This is the case with one of the most violent opponents of the theses of Gonzalez de Salas, the eminent historian and jurist, Antonio de León Pinelo. In his work, Paraiso de Nuevo Mundo (circa 1655), León Pinelo undertook the theme of the possible localization of a terrestrial paradise, defending his location in South America. In this work, León Pinelo was obliged to deal with the Great Flood, whose existance permitted the understanding of a series of changes that occurred suddenly on the earth. It was the Great Flood, as a matter of fact, that inundated the whole American Continent and allowed Noah and his family to leave by sailing towards the Old Continent. León Pinelo held the opinion that in spite of its magnitude, the Great Flood did not change the face of the earth, since he believed that God needed to punish only men and not the earth. Thus, he goes against the idea of punishment of the world, and, in turn, against the idea of decadence, as he writes: "the same force existed before and after the Great Flood". His acceptance of the profound stability of the Universe brought him to reject the possibility of important changes on the surface, even though he admits to the erosive force of the sea and atmospheric agents. He claims that the land and sea maintain a permanent equilibrium and what is removed from one part is later restored in another.

The testimony accumulated in ancient times and then brought to view by Renaissance men of learning gave information that could not be disavowed about the topographical modifications experienced in some lands; particularly, changes in coastlines, variations in the courses of rivers, and effects of volcanic eruptions. In Spain, such testimonies were brandished by certain authors during the 17th century to demonstrate the existence of erosive processes. This led Jose Vicente del Olmo in his book, Nueva Descripción del Orbe de la Tierra (1681), to affirm that "with time, the mountains will be ruined, as experienced in the foundations of many ancient buildings". In any case, in spite of this process of wearing away, the earth maintains its essential topography, since the mountains can grow "from the perpetuations and everlasting exhalations and vapors that are sublimated from its interior parts and mixed with many earthy portions". From this, it can be clearly seen that the decrease in the surface of the mountains "gradually repairs itself in the interior part due to the continuous elevation of vapors and exhalations that surge over and sublime it".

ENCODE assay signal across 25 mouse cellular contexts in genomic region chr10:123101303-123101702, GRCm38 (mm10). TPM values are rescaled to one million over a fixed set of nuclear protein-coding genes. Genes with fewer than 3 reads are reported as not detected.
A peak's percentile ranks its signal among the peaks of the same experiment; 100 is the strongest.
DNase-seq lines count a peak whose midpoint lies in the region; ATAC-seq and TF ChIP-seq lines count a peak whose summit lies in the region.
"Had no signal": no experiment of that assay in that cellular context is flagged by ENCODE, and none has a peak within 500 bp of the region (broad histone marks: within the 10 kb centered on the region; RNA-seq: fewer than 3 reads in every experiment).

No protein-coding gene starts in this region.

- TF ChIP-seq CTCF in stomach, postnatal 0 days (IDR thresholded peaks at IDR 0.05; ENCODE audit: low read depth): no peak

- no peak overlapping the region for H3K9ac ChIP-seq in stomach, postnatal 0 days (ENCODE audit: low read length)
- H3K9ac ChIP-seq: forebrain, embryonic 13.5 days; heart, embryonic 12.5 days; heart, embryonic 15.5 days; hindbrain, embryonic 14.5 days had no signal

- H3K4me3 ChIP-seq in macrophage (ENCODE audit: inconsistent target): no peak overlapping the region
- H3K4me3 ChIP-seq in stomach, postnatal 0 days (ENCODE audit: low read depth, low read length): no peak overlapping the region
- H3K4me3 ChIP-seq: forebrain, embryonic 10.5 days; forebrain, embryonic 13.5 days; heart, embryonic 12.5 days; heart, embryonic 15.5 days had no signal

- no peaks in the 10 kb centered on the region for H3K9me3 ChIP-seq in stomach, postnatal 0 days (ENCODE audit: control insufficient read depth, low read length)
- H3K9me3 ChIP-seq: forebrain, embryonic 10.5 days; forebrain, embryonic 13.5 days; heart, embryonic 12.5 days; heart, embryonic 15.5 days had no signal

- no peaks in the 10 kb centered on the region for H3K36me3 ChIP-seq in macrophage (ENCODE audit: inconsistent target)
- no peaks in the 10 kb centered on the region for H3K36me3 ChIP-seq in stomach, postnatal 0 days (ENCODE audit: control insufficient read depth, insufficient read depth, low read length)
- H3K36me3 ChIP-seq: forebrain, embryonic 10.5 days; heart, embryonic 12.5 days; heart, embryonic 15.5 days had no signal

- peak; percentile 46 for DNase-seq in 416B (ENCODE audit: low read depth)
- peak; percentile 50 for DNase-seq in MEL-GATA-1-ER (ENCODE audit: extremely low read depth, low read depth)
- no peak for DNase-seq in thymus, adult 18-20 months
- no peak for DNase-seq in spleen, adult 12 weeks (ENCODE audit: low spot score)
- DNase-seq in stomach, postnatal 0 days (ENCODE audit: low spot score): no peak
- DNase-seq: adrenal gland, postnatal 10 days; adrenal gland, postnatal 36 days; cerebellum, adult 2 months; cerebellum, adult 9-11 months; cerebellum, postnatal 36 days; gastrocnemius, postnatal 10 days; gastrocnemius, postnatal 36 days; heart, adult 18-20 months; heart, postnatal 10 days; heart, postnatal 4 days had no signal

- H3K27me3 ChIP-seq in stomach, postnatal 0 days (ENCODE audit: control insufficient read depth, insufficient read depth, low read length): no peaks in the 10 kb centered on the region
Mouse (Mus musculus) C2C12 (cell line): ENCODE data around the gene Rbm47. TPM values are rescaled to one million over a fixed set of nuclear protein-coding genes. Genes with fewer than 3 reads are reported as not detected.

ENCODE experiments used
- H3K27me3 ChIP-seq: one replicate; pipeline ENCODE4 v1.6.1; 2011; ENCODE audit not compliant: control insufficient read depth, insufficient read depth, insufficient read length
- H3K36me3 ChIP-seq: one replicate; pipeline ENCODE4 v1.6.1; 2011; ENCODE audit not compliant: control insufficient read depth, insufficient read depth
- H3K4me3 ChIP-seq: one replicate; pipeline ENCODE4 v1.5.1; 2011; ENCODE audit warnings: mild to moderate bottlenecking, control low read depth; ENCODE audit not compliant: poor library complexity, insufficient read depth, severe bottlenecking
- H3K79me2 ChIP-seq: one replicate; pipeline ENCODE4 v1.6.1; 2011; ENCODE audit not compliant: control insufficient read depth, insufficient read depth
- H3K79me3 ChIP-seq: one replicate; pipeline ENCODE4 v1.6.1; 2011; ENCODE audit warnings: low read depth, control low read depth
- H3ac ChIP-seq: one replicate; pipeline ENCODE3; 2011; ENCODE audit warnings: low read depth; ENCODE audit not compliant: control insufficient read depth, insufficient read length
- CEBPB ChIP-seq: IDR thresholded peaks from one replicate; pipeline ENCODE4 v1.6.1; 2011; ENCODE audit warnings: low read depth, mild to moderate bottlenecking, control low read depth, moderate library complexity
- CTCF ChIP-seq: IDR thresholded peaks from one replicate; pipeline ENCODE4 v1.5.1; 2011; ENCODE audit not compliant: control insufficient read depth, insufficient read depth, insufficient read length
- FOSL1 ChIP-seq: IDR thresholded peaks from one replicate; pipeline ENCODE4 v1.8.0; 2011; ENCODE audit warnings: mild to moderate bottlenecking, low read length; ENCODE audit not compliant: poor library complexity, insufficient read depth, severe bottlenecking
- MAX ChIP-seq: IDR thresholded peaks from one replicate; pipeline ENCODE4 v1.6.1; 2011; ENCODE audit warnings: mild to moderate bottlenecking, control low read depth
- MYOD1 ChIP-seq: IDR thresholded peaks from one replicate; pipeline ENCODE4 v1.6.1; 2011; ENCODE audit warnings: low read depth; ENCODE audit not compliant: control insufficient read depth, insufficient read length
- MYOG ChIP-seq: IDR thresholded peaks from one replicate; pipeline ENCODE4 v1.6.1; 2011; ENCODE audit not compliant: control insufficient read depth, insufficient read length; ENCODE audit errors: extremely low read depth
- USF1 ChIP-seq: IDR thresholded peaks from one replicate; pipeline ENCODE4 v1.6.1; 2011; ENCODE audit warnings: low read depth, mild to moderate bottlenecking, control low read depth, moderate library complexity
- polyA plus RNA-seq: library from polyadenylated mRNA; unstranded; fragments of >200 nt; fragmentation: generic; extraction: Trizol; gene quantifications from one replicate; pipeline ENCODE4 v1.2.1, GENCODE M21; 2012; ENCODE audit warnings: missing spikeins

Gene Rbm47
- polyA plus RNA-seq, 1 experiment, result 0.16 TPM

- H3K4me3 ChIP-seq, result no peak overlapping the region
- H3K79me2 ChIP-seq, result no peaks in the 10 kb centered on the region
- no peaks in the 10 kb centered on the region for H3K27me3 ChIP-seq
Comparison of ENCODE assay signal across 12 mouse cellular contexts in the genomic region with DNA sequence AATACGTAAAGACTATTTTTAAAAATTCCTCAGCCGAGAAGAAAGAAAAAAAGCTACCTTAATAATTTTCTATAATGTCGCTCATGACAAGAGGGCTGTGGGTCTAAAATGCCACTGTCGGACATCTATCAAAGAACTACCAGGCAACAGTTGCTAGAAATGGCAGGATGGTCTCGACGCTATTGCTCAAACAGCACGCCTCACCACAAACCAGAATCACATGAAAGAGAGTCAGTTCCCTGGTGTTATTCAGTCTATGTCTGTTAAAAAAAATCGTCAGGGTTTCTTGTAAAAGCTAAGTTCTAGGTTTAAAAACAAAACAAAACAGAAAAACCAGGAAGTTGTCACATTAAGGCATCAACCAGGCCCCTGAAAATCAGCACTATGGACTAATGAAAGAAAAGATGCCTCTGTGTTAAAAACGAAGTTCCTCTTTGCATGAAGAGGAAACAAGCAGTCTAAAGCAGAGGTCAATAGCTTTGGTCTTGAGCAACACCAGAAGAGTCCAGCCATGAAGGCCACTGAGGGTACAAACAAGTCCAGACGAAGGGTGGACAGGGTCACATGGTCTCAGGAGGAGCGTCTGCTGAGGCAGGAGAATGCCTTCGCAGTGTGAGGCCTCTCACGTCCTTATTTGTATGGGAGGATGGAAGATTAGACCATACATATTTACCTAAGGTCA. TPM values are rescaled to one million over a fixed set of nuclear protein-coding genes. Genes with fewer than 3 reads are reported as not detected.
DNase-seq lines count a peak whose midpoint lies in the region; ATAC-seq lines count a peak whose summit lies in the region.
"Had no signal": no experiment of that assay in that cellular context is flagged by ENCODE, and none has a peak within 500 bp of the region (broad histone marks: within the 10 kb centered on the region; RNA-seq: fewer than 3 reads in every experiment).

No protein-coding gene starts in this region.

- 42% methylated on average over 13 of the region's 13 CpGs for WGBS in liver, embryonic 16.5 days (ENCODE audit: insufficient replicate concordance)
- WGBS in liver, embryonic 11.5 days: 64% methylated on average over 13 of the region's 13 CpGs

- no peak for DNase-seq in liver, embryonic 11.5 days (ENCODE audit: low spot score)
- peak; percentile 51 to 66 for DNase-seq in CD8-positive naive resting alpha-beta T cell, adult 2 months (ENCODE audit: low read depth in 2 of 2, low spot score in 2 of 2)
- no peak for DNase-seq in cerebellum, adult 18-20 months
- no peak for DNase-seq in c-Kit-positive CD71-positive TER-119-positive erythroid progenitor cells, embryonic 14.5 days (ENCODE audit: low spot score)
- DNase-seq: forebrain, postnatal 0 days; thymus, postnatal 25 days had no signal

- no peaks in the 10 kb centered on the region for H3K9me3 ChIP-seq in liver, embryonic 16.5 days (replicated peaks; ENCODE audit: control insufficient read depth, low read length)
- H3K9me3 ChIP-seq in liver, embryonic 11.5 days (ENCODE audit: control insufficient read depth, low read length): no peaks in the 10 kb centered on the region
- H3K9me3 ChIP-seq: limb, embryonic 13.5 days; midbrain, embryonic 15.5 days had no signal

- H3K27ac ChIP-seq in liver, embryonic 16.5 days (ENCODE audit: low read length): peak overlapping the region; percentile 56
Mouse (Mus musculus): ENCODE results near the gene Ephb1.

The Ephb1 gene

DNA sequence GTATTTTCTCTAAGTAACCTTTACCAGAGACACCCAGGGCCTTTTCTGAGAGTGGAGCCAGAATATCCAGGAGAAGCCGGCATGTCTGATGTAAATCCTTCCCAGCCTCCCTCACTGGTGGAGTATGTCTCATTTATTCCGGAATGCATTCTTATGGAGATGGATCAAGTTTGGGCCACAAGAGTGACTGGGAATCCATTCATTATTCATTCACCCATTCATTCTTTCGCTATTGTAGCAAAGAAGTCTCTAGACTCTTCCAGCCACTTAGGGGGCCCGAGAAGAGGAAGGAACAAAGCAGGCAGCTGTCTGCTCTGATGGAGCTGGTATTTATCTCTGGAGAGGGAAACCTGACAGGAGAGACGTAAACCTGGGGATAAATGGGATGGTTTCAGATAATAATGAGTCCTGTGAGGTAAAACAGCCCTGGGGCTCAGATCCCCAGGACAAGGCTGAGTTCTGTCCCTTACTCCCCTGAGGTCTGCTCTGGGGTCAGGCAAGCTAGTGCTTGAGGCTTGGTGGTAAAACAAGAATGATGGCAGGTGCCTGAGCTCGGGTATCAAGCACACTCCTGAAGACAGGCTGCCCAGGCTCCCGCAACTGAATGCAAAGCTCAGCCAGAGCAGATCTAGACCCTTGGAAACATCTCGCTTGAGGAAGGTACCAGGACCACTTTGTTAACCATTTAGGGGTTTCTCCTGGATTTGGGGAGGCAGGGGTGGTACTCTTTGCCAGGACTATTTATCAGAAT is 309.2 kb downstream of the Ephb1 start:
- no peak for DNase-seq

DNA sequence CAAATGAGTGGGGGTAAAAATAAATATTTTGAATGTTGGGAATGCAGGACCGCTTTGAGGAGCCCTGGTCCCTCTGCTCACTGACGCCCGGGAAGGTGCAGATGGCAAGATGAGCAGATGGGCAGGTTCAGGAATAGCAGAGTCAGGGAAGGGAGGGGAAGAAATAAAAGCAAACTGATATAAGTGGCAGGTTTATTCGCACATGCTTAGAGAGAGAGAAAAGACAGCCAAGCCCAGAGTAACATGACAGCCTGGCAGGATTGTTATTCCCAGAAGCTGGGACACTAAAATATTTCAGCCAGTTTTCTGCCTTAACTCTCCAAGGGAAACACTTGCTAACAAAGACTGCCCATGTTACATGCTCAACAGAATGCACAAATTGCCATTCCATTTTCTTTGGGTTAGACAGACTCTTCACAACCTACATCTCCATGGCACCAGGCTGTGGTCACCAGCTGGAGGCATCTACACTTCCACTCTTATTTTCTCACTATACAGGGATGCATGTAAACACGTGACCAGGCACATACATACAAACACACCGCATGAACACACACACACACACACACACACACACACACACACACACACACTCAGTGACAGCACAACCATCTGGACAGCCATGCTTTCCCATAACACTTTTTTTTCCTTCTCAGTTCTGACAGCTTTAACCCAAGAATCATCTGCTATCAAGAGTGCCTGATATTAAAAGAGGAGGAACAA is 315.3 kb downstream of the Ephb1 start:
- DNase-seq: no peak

From another perspective, the discussions about the populating of America and the arrival of animal and vegetable species to that continent--a problem already lucidly raised by Father José Acosta in 1690--also necessitated the consideration of the possible earlier union of the Old and New Continents and their later separation as a consequence of earthquakes. (Concerning ideas about causes of earthquakes in 18th-century Spain, see Capel :1980).


The awareness of the importance of erosive processes and the existence of changes on the terrestrial surface immediately raised, as we have seen, the question of the possible decadence of the earth. The controversy concerning this problem multiple links and derivations, and is. for example, closely related to the polemics concerning the possible existence of gaints and long-living men in ancient times. The Bible, the classic fables, the legends of various primitive peoples (among them the Aztecs), and the finds of gigantic bones, supported this belief that was still strong at the beginning of the 18th century. But the theme of giants. equal to that of long-living men led--sooner or later--to a logical conclusion that there existed changes in the world and that this coincided with decadence. This conclusion was already put forth by the authors of Renaissance treatises, and the cosmographer Pedro de Medina affirmed in 1548 that "the lesser vital force of contemporary men was due to the fact that the heavens and the elements do not have effect on the earth with that same power and strength that they had before to nurture things at perfection".